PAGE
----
What are the meetings like?
Fedyk: We meet monthly on Monday nights in a private room at a local restaurant. This allows people to order whatever they wish from the menu. I try to be strict about starting and finishing on time and staying on topic. Many members arrive early for social, catch-up time.
Perrins: The book club provides a safe environment where everyone can feel comfortable sharing their views. There’s a real sense of what’s said in the room, stays in the room. This dynamic allows people to bring their own ideas forward and challenge one another’s thinking in a healthy way. The vigorous interplay leads to fascinating discussions.
Fedyk: It’s enlightening to listen to seasoned public servants talk about how they addressed some of the very issues which we’re facing today. This typically results in observations how changes in the socio-economic landscape, or advances in technology might lead to different outcomes.
Perrins: There have been occasions when a senior leader, widely respected within his or her policy sphere, has been surprised at the collective view of younger members. They gained an insightful glimpse into the values and priorities of the next generation of policy makers. These incidents reinforce the reality that we all have something to learn from each other, no matter if we’ve been public servants for two years or twenty-five.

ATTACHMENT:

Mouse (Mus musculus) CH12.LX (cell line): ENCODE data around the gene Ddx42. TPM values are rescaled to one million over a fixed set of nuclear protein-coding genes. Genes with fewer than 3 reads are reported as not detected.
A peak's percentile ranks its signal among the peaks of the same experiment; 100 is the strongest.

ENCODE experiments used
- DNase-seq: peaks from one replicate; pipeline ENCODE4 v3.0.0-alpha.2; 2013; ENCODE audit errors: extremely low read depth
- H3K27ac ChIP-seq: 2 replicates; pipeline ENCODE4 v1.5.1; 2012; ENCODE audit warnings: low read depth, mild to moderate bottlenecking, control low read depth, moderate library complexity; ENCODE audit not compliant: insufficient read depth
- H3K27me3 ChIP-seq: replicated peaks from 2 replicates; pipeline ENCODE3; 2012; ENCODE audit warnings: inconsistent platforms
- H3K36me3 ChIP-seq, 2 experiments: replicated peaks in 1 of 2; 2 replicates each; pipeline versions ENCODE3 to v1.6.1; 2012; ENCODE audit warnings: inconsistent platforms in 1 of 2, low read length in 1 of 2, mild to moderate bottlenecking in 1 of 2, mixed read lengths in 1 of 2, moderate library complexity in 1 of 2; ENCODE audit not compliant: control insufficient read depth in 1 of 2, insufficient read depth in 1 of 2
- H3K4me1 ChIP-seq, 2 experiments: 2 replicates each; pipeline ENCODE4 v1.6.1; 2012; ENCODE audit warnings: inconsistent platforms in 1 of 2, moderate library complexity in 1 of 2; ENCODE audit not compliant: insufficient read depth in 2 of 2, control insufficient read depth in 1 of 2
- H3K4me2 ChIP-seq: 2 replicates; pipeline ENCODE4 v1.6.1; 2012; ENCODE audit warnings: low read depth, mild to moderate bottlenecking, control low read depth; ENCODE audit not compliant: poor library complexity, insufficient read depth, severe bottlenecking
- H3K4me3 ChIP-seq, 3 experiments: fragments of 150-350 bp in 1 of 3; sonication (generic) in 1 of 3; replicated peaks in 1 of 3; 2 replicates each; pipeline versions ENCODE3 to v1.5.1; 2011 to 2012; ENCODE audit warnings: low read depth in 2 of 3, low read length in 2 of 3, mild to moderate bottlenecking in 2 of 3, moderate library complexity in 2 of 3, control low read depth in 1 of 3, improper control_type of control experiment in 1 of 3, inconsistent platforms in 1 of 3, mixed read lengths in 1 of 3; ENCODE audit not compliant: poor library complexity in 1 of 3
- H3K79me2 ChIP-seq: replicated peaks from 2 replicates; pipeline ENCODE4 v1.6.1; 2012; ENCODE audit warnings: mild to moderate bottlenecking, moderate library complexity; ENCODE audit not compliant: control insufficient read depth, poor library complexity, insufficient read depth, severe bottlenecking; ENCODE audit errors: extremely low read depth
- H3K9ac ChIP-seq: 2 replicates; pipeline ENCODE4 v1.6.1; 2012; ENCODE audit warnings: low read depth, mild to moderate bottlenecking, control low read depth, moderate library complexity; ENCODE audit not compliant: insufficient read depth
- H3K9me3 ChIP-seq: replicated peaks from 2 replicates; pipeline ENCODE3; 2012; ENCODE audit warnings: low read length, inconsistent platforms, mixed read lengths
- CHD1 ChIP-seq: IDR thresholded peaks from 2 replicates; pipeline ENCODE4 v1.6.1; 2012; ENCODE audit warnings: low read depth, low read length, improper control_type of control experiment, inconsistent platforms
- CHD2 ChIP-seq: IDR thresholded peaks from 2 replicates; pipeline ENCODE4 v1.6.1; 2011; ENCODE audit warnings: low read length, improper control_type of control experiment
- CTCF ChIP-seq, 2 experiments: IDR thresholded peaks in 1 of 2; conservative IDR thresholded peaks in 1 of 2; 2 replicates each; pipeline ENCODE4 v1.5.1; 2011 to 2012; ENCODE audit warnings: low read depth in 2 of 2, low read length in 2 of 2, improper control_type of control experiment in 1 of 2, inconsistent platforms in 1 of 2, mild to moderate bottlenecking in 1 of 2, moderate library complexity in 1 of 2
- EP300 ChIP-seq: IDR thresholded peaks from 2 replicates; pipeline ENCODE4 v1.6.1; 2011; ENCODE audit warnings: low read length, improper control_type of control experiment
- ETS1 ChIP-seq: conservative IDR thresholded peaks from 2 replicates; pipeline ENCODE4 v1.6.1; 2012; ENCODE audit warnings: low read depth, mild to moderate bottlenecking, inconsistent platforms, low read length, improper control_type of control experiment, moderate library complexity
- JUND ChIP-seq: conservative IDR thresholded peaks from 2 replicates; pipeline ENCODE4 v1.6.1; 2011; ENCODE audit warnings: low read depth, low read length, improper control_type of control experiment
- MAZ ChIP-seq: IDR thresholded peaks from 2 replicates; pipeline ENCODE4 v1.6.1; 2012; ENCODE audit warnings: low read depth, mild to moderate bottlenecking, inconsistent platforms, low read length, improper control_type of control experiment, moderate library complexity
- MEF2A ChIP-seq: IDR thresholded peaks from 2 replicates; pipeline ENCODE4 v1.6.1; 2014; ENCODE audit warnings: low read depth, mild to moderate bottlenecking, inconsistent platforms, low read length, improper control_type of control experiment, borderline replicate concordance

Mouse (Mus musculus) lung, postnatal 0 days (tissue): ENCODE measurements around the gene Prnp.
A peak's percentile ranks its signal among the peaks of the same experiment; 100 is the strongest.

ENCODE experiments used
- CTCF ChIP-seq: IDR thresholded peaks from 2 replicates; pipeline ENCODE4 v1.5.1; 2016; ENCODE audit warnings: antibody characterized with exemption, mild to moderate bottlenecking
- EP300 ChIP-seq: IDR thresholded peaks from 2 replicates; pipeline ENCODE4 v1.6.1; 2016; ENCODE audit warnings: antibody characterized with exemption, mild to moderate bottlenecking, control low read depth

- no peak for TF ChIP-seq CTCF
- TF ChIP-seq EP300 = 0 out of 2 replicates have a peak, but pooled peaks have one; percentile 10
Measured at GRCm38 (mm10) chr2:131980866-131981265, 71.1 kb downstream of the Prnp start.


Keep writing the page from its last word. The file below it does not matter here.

Who leads the discussions?
Fedyk: I often kick off meetings with a few comments about the book, but there is no formal mediation role. We’ve been together for long enough now that discussions are mainly organic. Otherwise, the person who originally suggested the title takes ownership of leading the conversation.
Perrins: One aspect of meetings can be tricky. We value participation by senior officials. Their experience and insight is precious. Yet, we are mindful that the best form of interaction takes place when they let their hair down and participate as equals. So the emphasis on hierarchy is dialed back to the greatest degree possible.